The Mountaineer - Rocky Mountain House, Alberta, Canada
© 2007 The Mountaineer Publishing Company Limited.

Proper training for runners

Most of us have or will have taken up jogging or running for exercise at least briefly in our lifetimes. It might be for a race, triathlon, for training for another sport or simply for exercise.
Whether you are just thinking about beginning to run, or are a seasoned racer, you should do your research on technique and training.
Completing the 3 km, 10 km or 20 km races at the Crimson Lake Trail Run might be a goal and runners should begin training now. This year, the event on Aug. 24 will also be part of the 2019 Alberta Masters Games for athletes aged 30 and older.
Several years ago, the organizers of the Trail Run came up with some advice. The priority of these running tips is to improve your fitness level, while minimizing the potential for frustration or injury.
If you are just beginning a fitness program through running or walking, your goal for this year should simply be to finish the run. Don’t try to break the clock.
Rules for Healthy Running
Running seems to attract hard-working, goal-orientated people who appreciate the fact that the sport rewards an honest effort. To avoid injury, it is important to follow these common guidelines when you set up your training program.
1. Honestly Evaluate Your Fitness Level
If you haven’t had a medical exam lately, be sure to see a doctor and think about getting a fitness test done. Start out running/walking gently and remember that if you are doing easier or longer runs, they should all be at conversation pace. If you are patient, you can increase your effort gradually, as your body increases in strength and adapts to the stress of running.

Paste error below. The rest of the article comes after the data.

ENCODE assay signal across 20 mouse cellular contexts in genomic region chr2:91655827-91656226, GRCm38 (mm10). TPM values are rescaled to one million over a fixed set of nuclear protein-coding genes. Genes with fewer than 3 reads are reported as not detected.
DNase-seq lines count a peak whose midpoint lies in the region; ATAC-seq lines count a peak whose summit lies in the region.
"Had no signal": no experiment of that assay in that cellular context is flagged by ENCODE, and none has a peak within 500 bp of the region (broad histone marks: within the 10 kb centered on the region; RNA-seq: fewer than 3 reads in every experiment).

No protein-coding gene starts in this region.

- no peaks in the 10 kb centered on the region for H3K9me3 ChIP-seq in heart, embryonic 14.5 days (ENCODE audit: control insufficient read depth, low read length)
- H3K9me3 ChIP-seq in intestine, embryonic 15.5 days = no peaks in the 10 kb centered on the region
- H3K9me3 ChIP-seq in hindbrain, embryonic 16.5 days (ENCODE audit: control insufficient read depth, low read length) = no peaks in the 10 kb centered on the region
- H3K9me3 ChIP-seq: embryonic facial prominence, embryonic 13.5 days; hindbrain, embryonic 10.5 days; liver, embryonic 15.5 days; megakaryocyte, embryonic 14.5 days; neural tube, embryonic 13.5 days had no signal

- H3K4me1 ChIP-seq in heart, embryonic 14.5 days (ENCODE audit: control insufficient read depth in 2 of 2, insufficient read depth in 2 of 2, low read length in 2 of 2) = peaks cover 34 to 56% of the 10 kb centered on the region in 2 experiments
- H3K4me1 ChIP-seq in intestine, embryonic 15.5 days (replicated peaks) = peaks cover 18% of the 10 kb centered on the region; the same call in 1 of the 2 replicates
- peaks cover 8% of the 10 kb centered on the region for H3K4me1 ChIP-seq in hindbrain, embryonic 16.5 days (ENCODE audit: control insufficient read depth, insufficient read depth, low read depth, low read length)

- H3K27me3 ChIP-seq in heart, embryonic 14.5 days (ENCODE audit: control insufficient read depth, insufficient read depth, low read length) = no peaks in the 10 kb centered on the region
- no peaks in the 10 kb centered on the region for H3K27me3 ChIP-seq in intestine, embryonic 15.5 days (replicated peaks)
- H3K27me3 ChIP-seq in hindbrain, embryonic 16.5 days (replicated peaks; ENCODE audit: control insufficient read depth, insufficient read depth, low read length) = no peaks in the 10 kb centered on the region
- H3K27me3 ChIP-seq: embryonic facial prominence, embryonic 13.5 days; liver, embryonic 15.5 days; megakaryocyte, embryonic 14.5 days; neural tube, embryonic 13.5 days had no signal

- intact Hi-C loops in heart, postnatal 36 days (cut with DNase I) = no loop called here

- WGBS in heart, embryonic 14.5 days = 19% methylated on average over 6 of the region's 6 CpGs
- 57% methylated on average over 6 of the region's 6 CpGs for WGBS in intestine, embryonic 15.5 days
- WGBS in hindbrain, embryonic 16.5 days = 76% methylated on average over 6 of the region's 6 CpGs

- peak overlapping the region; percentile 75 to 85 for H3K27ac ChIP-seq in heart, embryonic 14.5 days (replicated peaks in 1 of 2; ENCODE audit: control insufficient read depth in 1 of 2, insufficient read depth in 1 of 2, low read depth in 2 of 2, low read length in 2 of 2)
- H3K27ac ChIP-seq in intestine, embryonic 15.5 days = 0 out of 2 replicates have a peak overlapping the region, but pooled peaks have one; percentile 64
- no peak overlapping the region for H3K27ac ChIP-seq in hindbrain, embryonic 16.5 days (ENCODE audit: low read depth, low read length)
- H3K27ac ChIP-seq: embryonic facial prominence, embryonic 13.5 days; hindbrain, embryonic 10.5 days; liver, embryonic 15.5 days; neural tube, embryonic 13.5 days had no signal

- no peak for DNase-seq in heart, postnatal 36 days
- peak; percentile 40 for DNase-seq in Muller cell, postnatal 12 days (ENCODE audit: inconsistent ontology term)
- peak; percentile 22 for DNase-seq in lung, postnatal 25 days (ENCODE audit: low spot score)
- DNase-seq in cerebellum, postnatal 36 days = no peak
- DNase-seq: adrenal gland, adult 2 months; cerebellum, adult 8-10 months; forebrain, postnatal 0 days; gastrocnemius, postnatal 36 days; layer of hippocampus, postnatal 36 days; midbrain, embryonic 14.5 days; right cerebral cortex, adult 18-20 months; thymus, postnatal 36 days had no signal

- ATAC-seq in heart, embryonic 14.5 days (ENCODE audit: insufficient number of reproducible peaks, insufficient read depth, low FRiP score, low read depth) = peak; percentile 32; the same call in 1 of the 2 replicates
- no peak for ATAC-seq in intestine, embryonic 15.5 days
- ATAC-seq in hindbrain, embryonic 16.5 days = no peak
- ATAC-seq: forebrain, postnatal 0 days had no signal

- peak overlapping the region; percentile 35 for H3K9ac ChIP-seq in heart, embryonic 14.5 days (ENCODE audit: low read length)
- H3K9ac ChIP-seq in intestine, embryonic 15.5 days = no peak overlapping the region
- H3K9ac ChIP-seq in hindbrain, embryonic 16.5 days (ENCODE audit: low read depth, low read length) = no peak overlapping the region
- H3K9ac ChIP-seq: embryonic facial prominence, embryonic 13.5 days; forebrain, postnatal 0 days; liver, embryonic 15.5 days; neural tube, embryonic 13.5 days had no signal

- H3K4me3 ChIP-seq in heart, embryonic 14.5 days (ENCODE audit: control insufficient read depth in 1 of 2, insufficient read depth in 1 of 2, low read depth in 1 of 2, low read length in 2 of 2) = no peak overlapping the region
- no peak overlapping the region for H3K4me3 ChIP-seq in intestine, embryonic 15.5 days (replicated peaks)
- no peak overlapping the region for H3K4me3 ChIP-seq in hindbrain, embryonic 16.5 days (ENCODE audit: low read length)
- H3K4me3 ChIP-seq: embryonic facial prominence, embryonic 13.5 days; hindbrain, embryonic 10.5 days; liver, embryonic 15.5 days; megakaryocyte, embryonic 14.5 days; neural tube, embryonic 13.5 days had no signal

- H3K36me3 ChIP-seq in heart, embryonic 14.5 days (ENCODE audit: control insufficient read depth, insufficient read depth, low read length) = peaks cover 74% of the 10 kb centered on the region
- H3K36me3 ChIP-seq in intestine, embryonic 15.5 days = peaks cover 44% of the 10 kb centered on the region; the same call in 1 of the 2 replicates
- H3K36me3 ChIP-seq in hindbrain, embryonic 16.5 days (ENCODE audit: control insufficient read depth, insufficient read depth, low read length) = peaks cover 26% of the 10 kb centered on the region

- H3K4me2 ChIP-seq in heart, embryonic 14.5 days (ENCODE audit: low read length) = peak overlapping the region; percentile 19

2. Easy Does It
Beginning runners/walkers should not increase their mileage greater than 10 per cent per week, or one to two miles. This may not sound like a lot, but it will allow the novice runner to stay healthy and build up more mileage. Experienced runners may be able to handle greater increases, but should limit themselves to 20 per cent.
3. Plan for Performance Plateaus
Don’t increase your mileage every single week because you feel that more is better. Your body can take mileage increase for two to three weeks at a time, as it adapts to the higher work load. But after that, you are advised to take a rest week and cut down the intensity and mileage so your body has a chance to relax and stay healthy. Remember: stress plus rest equals best results.
4. Progress Slowly
Another cause of injury and overtraining is increasing the speed of your workouts by too much, too soon, too often. In other words, balance your workouts with a bit of pre-planning. Schedule no more than two faster workouts a week, and using the same principle as the last tip, schedule in hard/easy days so that you are undergoing stress, but following that up with rest. The rest can be an easy run/walk, a day off, or some cross-training — but take it easy.
5. Be Smart About Injuries
Runners, as they become more fit, become intolerant of their tired, stressed-out bodies, that are screaming out warning signs of overtraining and injury. Runners should listen to their bodies and appreciate that even finely tuned bodies get aches, pains, and yes, injuries. If you are cautious and healthy you will be reaching your goal sooner than if you are injured and not running. Stay healthy, stay running.
from files of The Mountaineer